Affleck finds redemption in 'Gone, Baby, Gone'

Ben Affleck, the director of "Gone, Baby, Gone," has spent the last five or so years in the doldrums, searching for work that would demonstrate that he is far more than fodder for the tabloids &

recall Jennifer Lopez and Ben (Bennifer) and their disastrous film "Gigli."

As it turns out, the actor, who was clearly paying attention when he was in front of the camera, has redeemed himself with this directorial debut (if redemption was necessary). Affleck demonstrates that he has a fine cinematic eye regarding place and people, and a well-tuned ear for crisp and close to the bone dialogue.

Though "Gone, Baby, Gone" begins with the abduction of a 4-year-old girl, it quickly becomes a journey through the mean streets of Boston. It's a world that for most is inaccessible, a place where people live their lives on the frayed economic and emotional edge, where life for many is viewed through a haze of drugs and booze, and where the neighborhood doyennes take refuge in small niche bars, redolent of smoke and beer and sweat, the regulars balanced on stools like the bulky pickets of a sagging fence, hunched over drinks, crumpled bills held in place by empty shot glasses.

The writing (some of it voice over) is riveting, the acting superb, and the performances startlingly authentic, as if people had been snatched off the street and given lines. Amy Ryan, as the small girl's mother, is superb, capturing a young woman so morally and emotionally blighted that it's a wonder she can summon any concern at all for her missing child. Ryan delivers a remarkable and convincing performance, as does Ed Harris in the role of a hardened Boston detective. He conveys the damage done to the human spirit when every day of your working life is spent dealing with society's detritus. It can shrivel the soul and give justification for living an insulated life, far removed from a world that is saturated with the pain and recklessness of deeply damaged people.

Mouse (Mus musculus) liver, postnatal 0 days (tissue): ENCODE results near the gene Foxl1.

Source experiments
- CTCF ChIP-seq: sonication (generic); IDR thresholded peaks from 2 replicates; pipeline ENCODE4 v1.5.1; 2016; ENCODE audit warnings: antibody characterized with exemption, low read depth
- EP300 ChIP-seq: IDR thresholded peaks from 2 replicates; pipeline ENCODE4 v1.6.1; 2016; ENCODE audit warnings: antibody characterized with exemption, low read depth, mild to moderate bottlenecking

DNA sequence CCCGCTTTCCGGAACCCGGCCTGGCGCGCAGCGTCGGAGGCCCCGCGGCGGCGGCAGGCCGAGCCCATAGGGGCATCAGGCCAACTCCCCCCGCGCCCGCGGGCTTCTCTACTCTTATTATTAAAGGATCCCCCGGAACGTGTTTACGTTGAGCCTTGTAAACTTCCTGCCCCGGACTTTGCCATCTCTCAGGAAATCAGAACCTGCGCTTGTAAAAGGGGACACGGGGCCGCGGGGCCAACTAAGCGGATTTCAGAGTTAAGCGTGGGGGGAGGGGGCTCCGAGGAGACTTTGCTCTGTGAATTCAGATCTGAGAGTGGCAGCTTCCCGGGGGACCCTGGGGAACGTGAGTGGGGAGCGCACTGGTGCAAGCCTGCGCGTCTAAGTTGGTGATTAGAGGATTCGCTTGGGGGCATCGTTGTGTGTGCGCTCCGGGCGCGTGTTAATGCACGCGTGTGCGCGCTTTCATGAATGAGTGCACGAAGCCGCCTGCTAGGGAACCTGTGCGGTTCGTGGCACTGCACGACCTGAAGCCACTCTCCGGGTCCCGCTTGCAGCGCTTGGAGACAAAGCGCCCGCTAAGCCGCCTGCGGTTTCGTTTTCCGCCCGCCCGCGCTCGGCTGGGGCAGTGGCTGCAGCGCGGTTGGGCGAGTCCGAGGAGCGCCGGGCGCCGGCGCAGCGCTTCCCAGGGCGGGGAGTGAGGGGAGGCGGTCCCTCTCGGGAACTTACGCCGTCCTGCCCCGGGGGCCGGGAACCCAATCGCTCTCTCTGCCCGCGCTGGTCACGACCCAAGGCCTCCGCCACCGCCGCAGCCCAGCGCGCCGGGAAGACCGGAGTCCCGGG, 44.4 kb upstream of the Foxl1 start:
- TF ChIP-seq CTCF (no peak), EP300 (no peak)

If there is a moral compass in the film, it is Patrick, a private detective, played by Casey Affleck. He is hired, along with his girlfriend, Angie, portrayed by Michelle Monaghan, to find the kidnapped girl. As the two wander the Dorchester neighborhood, they reveal not only their street savvy, but how inhospitable such places are for those who don't possess the imprimatur of being solidly local. In one harrowing scene, Angie and Patrick are in a bar, questioning one of the patrons, when they find themselves about to be victimized by men whose menacing rage seems to lift off the screen. Nothing is known about these men, suddenly turned predators; yet their lives, writ large on their grim faces, are, in some primordial way, recognized and known. It's moviemaking at its best.

"Gone, Baby, Gone" is not simply a hunt film; it is far more complex and compelling. The narrative is surprising and the outcome never certain. Act three is filled with ambiguity and just when it feels close to concluding it takes a decidedly unexpected turn.

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